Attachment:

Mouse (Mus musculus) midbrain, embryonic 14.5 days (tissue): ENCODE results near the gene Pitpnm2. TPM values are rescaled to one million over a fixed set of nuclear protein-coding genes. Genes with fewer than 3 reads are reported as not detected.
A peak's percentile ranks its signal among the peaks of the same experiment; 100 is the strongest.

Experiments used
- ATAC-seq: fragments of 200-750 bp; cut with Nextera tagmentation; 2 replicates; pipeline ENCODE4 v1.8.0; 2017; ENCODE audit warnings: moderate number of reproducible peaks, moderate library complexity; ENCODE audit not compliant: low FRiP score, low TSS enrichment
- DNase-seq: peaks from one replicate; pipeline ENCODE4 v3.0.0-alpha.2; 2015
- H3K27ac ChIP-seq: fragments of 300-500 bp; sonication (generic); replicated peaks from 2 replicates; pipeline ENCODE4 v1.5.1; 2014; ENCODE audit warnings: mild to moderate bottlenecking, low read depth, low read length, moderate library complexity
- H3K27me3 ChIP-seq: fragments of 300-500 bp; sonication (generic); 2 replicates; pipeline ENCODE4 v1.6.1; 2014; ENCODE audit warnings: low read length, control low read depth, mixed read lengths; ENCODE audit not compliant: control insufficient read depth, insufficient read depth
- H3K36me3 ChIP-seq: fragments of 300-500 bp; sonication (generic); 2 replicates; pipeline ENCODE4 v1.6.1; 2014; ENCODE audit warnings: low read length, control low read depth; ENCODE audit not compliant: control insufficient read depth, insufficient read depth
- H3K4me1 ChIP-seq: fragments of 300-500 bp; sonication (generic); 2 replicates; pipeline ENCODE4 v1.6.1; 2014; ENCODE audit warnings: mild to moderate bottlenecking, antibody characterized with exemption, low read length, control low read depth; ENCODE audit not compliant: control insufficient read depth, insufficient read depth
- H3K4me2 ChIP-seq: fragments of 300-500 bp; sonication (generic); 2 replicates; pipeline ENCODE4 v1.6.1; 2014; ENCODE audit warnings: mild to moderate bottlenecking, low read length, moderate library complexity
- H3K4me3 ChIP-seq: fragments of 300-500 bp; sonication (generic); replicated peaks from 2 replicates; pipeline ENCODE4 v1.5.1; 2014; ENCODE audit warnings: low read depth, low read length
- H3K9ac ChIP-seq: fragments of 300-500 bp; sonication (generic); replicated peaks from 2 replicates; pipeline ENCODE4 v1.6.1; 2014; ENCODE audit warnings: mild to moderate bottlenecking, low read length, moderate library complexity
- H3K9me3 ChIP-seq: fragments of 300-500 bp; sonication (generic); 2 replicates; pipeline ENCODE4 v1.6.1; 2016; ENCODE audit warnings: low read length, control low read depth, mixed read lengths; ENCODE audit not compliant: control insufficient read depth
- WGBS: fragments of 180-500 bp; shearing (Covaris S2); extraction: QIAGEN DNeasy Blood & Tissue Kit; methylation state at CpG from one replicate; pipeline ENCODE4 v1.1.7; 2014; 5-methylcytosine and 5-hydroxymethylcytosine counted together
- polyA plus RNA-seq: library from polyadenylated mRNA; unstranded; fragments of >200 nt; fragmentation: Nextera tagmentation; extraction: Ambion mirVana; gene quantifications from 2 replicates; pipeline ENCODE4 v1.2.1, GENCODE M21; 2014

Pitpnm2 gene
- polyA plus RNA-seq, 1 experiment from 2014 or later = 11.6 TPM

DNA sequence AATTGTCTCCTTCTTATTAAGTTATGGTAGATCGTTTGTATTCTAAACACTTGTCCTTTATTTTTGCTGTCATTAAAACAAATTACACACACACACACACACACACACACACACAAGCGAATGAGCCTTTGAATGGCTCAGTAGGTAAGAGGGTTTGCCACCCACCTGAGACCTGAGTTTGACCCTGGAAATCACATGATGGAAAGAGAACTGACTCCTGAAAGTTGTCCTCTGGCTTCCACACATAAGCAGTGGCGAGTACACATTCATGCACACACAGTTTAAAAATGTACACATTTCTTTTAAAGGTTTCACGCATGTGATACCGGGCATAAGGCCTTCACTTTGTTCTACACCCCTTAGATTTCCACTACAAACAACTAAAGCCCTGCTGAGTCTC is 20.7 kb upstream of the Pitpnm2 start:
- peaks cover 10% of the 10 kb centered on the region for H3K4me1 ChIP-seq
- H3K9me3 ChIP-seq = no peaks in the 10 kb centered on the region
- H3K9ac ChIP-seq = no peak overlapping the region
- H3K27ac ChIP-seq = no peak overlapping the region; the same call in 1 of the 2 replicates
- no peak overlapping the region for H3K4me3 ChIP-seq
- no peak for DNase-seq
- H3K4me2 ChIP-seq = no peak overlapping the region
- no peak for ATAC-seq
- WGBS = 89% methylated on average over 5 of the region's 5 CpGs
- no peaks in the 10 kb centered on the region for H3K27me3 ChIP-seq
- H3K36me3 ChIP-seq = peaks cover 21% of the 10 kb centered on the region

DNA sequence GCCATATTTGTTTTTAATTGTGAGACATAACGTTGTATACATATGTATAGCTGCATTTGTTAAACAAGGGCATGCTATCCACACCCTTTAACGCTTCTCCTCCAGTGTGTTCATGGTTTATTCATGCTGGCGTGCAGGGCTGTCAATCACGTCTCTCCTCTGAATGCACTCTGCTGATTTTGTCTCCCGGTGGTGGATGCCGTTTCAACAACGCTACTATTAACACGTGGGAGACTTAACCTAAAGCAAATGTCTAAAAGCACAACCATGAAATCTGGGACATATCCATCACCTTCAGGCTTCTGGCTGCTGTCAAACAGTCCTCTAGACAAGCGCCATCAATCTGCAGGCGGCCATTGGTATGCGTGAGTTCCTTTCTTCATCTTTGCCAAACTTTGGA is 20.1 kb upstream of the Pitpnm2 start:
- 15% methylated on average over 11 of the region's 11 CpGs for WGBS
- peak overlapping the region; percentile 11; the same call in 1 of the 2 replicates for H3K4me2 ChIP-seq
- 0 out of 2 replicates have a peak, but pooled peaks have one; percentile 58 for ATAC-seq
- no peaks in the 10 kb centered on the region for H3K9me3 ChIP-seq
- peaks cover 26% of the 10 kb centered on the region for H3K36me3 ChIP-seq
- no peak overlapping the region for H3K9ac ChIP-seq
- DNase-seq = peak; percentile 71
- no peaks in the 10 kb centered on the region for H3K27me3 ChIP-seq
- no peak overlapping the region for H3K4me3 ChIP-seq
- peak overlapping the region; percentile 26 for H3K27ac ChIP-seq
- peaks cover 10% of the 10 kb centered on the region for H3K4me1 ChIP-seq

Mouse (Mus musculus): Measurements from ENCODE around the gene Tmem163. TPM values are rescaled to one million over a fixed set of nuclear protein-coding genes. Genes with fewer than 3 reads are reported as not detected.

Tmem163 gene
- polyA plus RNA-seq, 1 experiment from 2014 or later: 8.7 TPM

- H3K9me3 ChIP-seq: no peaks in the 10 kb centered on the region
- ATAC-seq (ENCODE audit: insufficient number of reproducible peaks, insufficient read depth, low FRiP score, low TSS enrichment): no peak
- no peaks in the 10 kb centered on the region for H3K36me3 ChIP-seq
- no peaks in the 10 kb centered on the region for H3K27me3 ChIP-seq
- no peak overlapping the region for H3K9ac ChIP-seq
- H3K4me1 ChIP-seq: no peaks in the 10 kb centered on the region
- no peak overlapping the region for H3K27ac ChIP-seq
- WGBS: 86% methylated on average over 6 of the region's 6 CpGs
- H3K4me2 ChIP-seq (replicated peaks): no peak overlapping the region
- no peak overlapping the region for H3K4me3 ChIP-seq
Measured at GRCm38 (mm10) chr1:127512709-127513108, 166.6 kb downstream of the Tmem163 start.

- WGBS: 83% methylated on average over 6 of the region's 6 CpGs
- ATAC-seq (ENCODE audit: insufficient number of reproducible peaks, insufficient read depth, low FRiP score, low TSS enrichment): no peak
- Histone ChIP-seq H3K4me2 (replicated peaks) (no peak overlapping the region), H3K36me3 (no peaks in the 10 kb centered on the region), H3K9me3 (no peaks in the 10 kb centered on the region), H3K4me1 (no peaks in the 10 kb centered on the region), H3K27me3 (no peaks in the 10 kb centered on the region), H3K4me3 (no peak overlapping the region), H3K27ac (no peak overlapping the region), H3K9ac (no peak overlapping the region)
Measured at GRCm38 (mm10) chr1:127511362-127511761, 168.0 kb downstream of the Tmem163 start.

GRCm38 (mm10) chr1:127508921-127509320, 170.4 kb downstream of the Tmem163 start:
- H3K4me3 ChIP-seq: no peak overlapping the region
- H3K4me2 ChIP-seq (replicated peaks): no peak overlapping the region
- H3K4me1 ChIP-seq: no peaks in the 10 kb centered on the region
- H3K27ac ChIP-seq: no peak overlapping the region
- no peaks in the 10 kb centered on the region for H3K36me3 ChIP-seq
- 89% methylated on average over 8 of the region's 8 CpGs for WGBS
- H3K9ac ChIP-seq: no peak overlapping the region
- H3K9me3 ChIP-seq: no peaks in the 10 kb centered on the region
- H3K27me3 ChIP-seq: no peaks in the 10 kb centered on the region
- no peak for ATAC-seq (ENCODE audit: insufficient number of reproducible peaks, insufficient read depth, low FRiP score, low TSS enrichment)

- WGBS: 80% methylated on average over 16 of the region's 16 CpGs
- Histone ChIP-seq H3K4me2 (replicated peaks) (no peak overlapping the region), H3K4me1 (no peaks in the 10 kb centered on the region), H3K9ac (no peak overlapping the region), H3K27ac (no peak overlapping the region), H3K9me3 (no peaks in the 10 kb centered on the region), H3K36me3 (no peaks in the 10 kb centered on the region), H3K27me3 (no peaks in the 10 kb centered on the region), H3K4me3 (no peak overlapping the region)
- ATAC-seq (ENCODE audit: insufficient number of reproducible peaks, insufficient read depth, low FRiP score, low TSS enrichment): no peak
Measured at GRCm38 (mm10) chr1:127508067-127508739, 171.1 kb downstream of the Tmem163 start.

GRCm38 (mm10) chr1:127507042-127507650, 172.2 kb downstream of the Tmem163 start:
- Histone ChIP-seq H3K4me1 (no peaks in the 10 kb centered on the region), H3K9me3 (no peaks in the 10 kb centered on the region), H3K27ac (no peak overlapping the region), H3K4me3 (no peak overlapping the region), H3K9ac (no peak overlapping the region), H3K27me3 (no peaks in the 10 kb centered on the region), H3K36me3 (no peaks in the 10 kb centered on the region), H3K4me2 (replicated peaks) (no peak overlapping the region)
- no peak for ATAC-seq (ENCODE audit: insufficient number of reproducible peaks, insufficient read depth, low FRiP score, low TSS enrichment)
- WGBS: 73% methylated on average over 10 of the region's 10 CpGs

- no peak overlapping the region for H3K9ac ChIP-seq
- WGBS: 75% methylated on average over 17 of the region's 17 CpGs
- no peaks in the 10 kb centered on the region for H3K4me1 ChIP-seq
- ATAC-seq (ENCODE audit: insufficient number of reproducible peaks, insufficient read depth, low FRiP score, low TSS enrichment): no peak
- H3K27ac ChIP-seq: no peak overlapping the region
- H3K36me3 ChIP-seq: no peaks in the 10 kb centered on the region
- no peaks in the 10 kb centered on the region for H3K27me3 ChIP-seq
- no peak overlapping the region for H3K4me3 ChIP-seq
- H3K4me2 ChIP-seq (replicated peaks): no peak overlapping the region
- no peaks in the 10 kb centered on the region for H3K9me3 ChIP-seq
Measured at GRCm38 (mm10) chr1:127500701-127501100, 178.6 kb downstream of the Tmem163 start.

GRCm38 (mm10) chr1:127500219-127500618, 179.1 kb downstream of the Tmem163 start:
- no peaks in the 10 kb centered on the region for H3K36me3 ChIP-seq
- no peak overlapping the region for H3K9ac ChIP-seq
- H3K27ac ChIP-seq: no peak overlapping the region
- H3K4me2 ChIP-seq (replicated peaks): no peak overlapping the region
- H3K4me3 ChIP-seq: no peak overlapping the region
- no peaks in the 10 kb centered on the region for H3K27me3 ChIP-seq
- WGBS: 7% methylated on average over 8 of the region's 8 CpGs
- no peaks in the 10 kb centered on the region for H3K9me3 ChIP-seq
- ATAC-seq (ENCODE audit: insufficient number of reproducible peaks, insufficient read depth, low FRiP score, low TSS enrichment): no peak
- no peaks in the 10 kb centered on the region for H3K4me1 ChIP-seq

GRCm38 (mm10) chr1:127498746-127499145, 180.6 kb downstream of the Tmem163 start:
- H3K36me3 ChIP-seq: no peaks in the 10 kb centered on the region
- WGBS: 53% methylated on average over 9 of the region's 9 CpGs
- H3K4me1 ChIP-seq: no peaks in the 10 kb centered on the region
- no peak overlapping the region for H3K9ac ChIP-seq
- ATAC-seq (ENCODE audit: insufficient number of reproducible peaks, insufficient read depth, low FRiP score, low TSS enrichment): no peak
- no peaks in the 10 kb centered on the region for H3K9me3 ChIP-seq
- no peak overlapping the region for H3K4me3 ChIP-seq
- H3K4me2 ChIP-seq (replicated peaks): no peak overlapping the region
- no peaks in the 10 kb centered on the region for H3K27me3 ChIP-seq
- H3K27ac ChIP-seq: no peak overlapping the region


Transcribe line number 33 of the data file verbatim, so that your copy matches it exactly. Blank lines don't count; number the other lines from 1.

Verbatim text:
- 0 out of 2 replicates have a peak, but pooled peaks have one; percentile 58 for ATAC-seq